Parachuting off the Freedom Tower and Burglary overcharging?

On September 30, 2013, three individuals climbed up the Freedom Tower in New York City and jumped off of it. They landed safely to the ground. After a longterm investigation, they were arrested a few weeks ago. They were arraigned on March 24, 2014. What is interesting to me is aside from the fact that these individuals engaged in incredibly dangerous behavior, there is an underside to this story that is equally fascinating from a criminal law perspective. And that story is, why are these people being charged with burglary?

Burglary is a very serious crime that has historically been designated as one of the most serious felonies a person can commit. Under the common-law, Burglary has been defined as “the breaking and entering the house of another at night, with the intent to commit a felony therein, whether the felony be actually committed or not.” Burglary has historically been punishable by death. When legal analysts think about burglary, they think about home invasions and other similar acts of tremendous violence.

The problem is that because burglary has historically been so precisely defined, many exceptions have been found to exist in which a person was found to be not guilty of burglary even though his actions were consistent with the spirit of burglary. Because this topic can be complex, it almost always serves as a place where bar examiners can have some fun.

For example, what happens in a situation in which the person broke into a home during the daytime with the intent to commit an unknown horrific felony, but they were foiled in their attempt and no one was hurt? Under the common-law, that person is not guilty of burglary because it occurred during the day. And because the person was apprehended before he committed the felony he wanted to commit, he can’t be found guilty of that crime either? Moreover, only he knows what that felony was going to be, so good luck convicting him of an attempt to commit that felony.

What happens when the person climbs through an open window in the middle of a hot summer night and steals a very expensive watch? He didn’t “break in” so he can’t be guilty of common-law burglary here either.

What if the person breaks and enters into a home, but he is very drunk and mistakenly thinks it’s his own home (his keys weren’t working so he had to break in). Once inside, he realizes that he isn’t in his home at all, but he also notices a really nice television and decides to take it? Here, he is also not guilty of common-law burglary because he didn’t break and enter with the intent to commit a felony. He broke in innocently, but then formulated the intent to commit the felony once inside.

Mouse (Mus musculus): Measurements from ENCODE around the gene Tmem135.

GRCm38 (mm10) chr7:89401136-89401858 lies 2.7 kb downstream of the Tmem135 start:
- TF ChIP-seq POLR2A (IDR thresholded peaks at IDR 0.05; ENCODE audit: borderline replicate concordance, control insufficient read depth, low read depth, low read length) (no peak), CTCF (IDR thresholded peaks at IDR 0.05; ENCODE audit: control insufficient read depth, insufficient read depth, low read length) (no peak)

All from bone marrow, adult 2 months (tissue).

What if the person breaks and enters into a home at night, but with the intent to commit a misdemeanor. No burglary here either.

I can go on, but you probably get the point.

In an effort to fix these deficiencies, legislatures in the United States have statutorily redefined burglary to avoid these technicalities.

For example, in New York, Penal Law Section 140.20 states that a person is guilty of Burglary in the Third Degree when he knowingly enters or remains unlawfully in a building with intent to commit a crime therein.

This is the lowest form of burglary that exists in New York. If you take this lowest level of burglary and add aggravating factors, then you up the degree of burglary. For example, if the burglary occurs in a dwelling where someone sleeps at night, then you get Burglary in the Second Degree. If the Burglary occurs in a dwelling and a non-participant in the crime suffers “physical injury,” then you get Burglary in the First Degree.

But take a look at Burglary in the Third Degree and notice how it differs from the common-law definition listed at the beginning of this post. To commit a burglary in New York, one need not comply with the stringent requirements of the original law. The burglary doesn’t need to have to happen at night; you no longer need to “break in;” the place where you enter no longer needs to be a “house;” and you don’t even have to enter with the intent to commit felony anymore-any crime will do.

These changes were made to stop clever defense attorneys from getting their clients off on “technicalities.” However, as a direct result of these changes, you now have situations in which a few knuckleheads trespass onto property and engage in some incredibly dangerous fun where no one is ultimately hurt and the government says they’re “burglars.”

The problem is that the conduct of these individuals is already illegal without burglary. The problem for the government though is they are only guilty of misdemeanors. Rather than just letting these people face the proverbial music with appropriate charges, the government has inexplicably decided to overcharge them with a crime of serious historical consequence.

What exactly is the crime that these people intended to commit when they knowingly and unlawfully entered into the Freedom Tower? I’m interested to see how this plays out, but I’d be surprised if any of these people are ultimately convicted of burglary.